Various cmake build options to customize the resultant artifacts are available and are documented in All supported options are also listed in the .CMake/alg-support.cmake file, and can be viewed by running cmake -LAH .. in the build directory.

The following instructions assume we are in build.

  1. By default the main build result is lib/liboqs.a, a static library. If you want to build a shared/dynamic library, append -DBUILD_SHARED_LIBS=ON to the cmake -GNinja .. command above and the result will be lib/|dylib|dll. The public headers are located in the include directory. There are also a variety of programs built under the tests directory:

    • test_kem: Simple test harness for key encapsulation mechanisms
    • test_sig: Simple test harness for signature schemes
    • test_sig_stfl: Simple test harness for stateful signature schemes
    • test_kem_mem: Simple test harness for checking memory consumption of key encapsulation mechanisms
    • test_sig_mem: Simple test harness for checking memory consumption of signature schemes
    • kat_kem: Program that generates known answer test (KAT) values for key encapsulation mechanisms using the same procedure as the NIST submission requirements, for checking against submitted KAT values using tests/
    • kat_sig: Program that generates known answer test (KAT) values for signature schemes using the same procedure as the NIST submission requirements, for checking against submitted KAT values using tests/
    • kat_sig_stfl: Program for checking results against submitted KAT values using tests/
    • speed_kem: Benchmarking program for key encapsulation mechanisms; see ./speed_kem --help for usage instructions
    • speed_sig: Benchmarking program for signature mechanisms; see ./speed_sig --help for usage instructions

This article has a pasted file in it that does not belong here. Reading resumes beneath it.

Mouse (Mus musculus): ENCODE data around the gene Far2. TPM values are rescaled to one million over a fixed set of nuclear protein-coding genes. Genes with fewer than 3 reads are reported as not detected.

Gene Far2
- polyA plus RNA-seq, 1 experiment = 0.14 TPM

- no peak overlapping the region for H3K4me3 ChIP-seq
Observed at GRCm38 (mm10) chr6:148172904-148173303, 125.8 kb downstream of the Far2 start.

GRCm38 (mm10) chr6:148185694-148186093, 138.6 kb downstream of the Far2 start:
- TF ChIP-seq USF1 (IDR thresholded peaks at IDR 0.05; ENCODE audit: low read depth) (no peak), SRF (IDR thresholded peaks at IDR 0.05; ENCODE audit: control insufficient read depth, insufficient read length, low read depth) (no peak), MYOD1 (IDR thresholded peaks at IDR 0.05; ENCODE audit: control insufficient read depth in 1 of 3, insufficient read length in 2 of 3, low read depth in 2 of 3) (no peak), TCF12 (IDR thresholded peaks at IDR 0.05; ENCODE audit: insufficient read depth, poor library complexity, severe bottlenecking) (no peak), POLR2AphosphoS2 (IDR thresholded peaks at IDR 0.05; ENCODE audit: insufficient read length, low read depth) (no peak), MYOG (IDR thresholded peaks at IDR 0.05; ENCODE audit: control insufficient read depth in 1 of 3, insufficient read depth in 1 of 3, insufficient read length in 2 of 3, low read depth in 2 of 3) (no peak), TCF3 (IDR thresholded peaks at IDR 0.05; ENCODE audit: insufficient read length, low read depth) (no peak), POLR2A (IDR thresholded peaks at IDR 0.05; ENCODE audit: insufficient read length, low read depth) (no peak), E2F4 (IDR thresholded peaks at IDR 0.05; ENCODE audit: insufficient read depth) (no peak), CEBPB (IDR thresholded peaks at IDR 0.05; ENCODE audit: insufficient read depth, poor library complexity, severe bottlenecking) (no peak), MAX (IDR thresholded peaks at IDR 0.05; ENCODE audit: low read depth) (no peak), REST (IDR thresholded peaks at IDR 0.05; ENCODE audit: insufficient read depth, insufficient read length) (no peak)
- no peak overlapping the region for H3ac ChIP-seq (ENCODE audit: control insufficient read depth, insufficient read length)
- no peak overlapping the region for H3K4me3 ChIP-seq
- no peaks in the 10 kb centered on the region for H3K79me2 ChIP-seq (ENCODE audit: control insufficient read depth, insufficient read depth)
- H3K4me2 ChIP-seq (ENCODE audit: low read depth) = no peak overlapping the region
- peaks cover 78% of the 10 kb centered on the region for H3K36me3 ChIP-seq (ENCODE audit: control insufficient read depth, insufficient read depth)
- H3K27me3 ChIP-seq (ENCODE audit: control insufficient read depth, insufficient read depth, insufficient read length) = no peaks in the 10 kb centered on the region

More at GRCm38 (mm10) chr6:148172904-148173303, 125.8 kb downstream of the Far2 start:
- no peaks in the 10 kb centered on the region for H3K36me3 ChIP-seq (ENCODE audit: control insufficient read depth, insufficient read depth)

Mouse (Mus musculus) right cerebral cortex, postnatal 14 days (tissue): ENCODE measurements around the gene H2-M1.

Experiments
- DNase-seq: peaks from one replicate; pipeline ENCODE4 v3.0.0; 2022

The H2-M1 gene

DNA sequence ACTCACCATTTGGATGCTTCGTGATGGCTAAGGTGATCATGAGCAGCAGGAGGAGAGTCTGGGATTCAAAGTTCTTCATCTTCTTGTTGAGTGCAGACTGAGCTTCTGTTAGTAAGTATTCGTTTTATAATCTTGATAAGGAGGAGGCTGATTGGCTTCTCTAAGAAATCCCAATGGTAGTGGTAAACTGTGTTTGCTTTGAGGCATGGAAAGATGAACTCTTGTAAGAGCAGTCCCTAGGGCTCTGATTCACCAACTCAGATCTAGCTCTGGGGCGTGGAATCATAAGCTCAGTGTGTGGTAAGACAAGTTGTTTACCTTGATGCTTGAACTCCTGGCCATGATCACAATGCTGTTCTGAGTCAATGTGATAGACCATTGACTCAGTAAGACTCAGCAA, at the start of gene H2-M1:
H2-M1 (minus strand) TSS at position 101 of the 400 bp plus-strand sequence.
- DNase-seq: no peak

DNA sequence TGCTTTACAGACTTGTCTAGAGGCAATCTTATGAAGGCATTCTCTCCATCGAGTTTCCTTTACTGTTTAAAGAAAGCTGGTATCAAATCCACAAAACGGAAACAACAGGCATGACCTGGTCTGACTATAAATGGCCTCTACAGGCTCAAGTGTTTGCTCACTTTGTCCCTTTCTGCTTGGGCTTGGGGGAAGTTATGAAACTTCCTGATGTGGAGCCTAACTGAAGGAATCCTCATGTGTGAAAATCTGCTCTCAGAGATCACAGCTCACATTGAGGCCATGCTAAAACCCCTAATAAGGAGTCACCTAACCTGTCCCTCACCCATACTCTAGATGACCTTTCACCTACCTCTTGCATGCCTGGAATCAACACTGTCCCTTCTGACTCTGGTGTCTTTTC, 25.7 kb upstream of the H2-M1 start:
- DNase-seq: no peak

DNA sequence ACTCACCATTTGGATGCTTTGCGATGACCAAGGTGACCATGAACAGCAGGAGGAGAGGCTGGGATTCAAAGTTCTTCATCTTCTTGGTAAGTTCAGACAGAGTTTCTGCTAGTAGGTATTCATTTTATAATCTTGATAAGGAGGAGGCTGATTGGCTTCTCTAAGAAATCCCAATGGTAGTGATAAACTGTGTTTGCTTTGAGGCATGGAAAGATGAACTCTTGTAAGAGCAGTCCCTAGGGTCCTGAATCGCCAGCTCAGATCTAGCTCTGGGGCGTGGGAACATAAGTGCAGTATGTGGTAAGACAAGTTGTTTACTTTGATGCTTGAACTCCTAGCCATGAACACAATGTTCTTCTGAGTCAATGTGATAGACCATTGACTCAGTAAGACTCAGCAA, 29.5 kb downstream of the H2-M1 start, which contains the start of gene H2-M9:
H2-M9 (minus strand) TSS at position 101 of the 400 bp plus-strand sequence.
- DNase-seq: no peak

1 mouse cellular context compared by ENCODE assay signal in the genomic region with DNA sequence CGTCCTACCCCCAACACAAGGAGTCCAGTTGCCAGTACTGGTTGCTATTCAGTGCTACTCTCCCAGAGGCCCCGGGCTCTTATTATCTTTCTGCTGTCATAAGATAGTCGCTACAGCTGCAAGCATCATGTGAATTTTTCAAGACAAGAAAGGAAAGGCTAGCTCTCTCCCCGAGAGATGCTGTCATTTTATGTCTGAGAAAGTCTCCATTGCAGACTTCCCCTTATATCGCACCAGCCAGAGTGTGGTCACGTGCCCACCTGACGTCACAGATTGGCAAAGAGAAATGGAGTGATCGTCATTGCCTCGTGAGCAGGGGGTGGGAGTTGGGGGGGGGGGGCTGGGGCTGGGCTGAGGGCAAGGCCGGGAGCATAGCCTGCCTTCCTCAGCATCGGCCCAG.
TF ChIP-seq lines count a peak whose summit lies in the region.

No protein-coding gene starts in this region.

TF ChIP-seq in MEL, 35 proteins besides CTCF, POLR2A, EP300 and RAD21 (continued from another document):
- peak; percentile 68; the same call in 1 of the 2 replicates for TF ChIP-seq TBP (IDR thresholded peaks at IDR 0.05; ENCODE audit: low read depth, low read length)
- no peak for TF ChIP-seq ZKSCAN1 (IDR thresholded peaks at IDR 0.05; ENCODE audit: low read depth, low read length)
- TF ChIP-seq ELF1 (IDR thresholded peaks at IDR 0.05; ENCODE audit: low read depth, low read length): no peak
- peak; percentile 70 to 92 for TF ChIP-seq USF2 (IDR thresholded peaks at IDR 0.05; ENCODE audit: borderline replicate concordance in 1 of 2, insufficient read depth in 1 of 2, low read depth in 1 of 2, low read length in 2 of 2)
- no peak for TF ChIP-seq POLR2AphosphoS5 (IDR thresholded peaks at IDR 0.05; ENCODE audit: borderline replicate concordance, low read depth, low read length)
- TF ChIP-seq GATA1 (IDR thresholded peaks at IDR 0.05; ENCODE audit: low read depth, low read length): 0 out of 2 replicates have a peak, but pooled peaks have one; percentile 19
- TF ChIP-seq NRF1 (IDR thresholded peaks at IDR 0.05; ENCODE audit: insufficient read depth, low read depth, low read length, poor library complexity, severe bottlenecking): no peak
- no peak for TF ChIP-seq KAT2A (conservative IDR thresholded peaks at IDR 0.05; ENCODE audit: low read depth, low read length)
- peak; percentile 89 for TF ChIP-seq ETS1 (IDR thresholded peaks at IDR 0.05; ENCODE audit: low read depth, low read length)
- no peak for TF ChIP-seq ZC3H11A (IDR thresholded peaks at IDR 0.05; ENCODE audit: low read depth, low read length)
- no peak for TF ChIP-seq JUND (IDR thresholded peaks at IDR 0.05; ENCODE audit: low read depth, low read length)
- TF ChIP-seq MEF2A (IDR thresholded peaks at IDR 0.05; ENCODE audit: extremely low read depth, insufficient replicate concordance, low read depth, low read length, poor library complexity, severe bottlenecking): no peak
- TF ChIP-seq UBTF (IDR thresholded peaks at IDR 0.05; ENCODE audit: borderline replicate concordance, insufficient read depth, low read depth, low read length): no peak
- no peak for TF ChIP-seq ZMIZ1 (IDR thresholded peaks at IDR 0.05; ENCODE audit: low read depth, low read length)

• example_kem: Minimal runnable example showing the usage of the KEM API
    • example_sig: Minimal runnable example showing the usage of the signature API
    • example_sig_stfl: Minimal runnable example showing the usage of the stateful signature API
    • test_aes, test_sha3: Simple test harnesses for crypto sub-components
    • test_portability: Simple test harnesses for checking cross-CPU code portability; requires presence of qemu; proper operation validated only on Ubuntu

    The complete test suite can be run using

     ninja run_tests
  2. To generate HTML documentation of the API, run:

     ninja gen_docs

    Then open docs/html/index.html in your web browser.

  3. ninja install can be run to install the built library and include files to a location of choice, which can be specified by passing the -DCMAKE_INSTALL_PREFIX=<dir> option to cmake at configure time. Alternatively, ninja package can be run to create an install package.

  4. ninja uninstall can be run to remove all installation files.


Binaries can be generated using Visual Studio 2019 with the CMake Tools extension installed. The same options as explained above for Linux/macOS can be used and build artifacts are generated in the specified build folders.